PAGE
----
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Living Snow Fence

Posted by Unsworth 5a (My Page) on
Mon, Jan 27, 14 at 14:14

Does anyone have recommendations for good plants to use as a snow fence to block the blowing snow from filling up my long driveway?

Follow-Up Postings:

RE: Living Snow Fence

Something woody maybe. I've seen where people take willow springs and actually weave them into a fence, so that could work.

RE: Living Snow Fence

  • Posted by tapla z5b-6a mid-MI (My Page) on
    Mon, Feb 10, 14 at 15:38

Carpinus betulus or caroliniana (commonly European and American hornbeam) would be great if you like deciduous - gets nice & thick once you head it off. For evergreen, it's hard to beat one of the cultivars of Thuja occidentalis (commonly Eastern white cedar or arborvitae). I chose these because they are widely adaptable.


RE: Living Snow Fence

A windbreak doesn't need to be tall, just wide. It needs to be wide enough to slow the wind down and let the snow drift in a more predictable fashion.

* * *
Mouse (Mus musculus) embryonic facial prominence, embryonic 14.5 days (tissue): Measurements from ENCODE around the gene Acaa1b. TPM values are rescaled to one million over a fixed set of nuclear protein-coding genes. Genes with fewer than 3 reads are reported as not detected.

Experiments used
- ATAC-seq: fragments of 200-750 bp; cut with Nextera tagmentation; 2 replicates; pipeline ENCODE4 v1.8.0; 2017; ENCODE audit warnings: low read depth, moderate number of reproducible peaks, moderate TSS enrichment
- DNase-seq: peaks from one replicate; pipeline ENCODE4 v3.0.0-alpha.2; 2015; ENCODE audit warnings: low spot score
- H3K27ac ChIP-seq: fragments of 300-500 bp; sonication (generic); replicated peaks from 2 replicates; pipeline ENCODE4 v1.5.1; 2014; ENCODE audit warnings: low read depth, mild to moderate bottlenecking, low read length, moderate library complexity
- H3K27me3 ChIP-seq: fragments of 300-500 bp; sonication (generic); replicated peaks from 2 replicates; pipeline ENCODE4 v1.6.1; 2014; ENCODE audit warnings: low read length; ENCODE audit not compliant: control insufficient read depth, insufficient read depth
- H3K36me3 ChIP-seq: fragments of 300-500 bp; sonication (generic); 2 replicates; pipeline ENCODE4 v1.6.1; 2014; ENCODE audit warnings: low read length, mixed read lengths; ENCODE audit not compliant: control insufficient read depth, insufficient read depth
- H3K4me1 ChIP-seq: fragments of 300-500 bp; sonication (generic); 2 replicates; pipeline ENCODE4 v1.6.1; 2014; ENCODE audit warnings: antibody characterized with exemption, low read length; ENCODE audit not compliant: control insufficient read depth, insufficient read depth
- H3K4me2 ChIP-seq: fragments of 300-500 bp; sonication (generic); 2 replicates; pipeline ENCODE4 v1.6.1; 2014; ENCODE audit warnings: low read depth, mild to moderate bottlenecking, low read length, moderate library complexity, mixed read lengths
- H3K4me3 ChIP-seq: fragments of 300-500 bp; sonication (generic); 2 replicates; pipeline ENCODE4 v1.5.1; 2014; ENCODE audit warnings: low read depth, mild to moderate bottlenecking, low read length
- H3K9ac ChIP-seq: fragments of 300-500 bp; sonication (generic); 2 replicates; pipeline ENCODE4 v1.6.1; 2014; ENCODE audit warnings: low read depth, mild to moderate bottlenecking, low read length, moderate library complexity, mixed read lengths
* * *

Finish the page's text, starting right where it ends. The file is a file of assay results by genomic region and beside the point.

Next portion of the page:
1. Plant your windbreak far enough from the driveway that the resulting drifts don't form on the driveway. That's why a snow fence is always set well back from a road/driveway.
2. Wider is better...a single row of evergreens *may* be sufficient but two rows are better. Even deciduous shrubs (ie. lilac) are very effective if you have ~10' of width to spare. In every case though, the growth needs to be most dense from the ground to ~5'.
3. Eastern White Cedar are popular winter snacks for deer...if you have deer, the Cedar is not a good choice.
4. Choose shrubs/trees/evergreens that are adapted to the soil conditions (ie. clay or sand, wet or dry)

RE: Living Snow Fence

Good advice from smivies. I live in WI, where snow is more than plentiful, and our prevailing weather comes from the West. The county crews usually place their snow fences 20 or more feet from the roadway. A planted windbreak is a wonderful idea, if you have room for several layers of small trees/shrubs. Contacting your local agricultural bureau would give you ideas for the best mix of flora for your area.Very smart planning on your part unsworth! Pondy (Sharon)

RE: Living Snow Fence

Forsythia? Cheap, fast growing, beautiful in the spring, if you don't prune to hedge.

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